Tingyu Liu

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Abnormal protein assembly causes multiple devastating disorders in the central nervous system (CNS), such as Alzheimer's, Parkinson's, Huntington's, and prion diseases. Due to the now extended human lifespan, these diseases have been increasing in prevalence, resulting in major public health problems and the associated financial difficulties worldwide. The(More)
Alzheimer's disease is a devastating cureless neurodegenerative disorder affecting >35 million people worldwide. The disease is caused by toxic oligomers and aggregates of amyloid β protein and the microtubule-associated protein tau. Recently, the Lys-specific molecular tweezer CLR01 has been shown to inhibit aggregation and toxicity of multiple(More)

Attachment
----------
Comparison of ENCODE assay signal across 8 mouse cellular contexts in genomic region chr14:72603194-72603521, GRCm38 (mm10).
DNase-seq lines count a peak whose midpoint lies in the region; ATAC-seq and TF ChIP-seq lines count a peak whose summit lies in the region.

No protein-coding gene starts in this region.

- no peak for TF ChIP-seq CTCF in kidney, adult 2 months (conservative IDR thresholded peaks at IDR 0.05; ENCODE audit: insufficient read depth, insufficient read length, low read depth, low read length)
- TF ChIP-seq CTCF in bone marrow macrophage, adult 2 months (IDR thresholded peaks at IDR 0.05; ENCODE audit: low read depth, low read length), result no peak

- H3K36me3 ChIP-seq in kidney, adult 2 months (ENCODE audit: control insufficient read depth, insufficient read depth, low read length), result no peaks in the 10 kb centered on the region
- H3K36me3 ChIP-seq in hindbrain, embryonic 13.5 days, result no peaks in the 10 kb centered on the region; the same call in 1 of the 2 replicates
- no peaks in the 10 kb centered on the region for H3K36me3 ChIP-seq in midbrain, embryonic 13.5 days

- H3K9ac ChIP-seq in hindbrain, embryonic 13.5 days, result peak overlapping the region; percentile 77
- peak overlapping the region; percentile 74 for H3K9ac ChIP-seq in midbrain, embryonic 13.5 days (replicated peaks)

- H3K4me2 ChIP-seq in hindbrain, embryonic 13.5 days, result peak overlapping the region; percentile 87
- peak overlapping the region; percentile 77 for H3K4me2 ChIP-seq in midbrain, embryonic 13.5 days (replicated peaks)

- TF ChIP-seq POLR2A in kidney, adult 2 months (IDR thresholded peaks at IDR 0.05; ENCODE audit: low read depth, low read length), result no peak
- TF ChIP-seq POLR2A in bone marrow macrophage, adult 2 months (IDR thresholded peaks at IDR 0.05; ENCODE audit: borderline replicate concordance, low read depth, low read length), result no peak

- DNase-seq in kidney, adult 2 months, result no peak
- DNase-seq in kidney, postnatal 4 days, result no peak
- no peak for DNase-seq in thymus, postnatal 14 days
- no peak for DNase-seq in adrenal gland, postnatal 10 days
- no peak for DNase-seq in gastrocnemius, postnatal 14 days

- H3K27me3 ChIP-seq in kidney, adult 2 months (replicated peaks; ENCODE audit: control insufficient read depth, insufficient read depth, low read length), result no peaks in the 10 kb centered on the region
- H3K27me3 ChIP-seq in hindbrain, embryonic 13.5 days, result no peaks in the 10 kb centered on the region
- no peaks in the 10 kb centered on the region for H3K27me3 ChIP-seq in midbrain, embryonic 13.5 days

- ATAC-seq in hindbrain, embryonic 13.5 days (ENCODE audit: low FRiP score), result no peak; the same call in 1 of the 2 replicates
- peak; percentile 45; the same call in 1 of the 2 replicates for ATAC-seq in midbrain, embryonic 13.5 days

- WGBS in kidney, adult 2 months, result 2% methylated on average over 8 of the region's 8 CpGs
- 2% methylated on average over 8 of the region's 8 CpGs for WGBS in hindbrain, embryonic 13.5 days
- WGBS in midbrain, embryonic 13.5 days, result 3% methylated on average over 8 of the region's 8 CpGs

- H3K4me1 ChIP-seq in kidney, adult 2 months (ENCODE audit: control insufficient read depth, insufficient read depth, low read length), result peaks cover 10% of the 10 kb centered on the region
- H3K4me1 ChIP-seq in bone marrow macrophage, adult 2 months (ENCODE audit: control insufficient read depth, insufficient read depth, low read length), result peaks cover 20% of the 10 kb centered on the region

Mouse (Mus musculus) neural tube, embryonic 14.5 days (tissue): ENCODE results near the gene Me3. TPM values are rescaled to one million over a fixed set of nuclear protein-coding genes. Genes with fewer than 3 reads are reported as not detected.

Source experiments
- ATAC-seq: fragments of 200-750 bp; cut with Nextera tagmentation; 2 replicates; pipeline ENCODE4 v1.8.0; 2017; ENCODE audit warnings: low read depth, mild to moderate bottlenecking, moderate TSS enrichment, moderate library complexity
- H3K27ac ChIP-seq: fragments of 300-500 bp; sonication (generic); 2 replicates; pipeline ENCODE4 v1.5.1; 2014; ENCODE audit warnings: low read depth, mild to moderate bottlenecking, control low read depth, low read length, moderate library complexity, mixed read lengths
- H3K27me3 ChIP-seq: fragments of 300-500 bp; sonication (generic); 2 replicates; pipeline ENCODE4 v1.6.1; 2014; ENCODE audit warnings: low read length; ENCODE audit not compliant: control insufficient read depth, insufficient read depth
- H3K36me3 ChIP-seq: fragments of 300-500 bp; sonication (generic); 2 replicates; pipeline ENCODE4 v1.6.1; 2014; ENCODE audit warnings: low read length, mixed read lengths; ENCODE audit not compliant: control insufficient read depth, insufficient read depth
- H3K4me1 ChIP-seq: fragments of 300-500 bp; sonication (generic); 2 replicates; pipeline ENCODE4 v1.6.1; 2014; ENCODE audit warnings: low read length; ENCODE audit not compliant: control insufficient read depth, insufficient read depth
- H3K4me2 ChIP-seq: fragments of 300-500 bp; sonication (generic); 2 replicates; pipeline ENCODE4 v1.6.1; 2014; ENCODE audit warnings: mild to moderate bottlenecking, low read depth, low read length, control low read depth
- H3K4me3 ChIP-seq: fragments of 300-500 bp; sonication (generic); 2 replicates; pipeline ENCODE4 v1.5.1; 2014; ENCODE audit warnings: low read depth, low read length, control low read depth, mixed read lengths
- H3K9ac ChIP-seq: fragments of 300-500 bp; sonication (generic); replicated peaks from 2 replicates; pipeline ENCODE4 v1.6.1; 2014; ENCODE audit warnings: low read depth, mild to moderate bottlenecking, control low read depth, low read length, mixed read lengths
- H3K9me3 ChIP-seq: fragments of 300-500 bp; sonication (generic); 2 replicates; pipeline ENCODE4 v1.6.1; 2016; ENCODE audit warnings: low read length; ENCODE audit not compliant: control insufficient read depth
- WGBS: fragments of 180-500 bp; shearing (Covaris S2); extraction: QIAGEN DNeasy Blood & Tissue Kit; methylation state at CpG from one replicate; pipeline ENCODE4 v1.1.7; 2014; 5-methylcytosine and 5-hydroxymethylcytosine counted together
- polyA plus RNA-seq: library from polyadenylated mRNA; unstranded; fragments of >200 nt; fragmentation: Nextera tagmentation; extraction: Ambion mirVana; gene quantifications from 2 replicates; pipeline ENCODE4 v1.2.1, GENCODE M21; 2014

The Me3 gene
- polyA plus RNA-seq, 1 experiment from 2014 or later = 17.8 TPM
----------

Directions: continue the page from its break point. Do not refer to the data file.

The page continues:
Self-assembly of amyloid β-protein (Aβ) into toxic oligomers and fibrillar polymers is believed to cause Alzheimer's disease (AD). In the AD brain, a high percentage of Aβ contains Met-sulfoxide at position 35, though the role this modification plays in AD is not clear. Oxidation of Met(35) to sulfoxide has been reported to decrease the extent of Aβ(More)
Alzheimer's disease is a progressive neurodegenerative disease that manifests as memory loss, cognitive dysfunction, and dementia. Animal models of Alzheimer's disease have been instrumental in understanding the underlying pathological mechanism and in evaluation of potential therapies. The triple transgenic (3 × Tg) mouse model of AD is unique because it(More)
Alzheimer's disease is a devastating cureless neurodegenerative disorder affecting 435 million people worldwide. The disease is caused by toxic oligomers and aggregates of amyloid b protein and the microtubule-associated protein tau. Recently, the Lys-specific molecular tweezer CLR01 has been shown to inhibit aggregation and toxicity of multiple(More)
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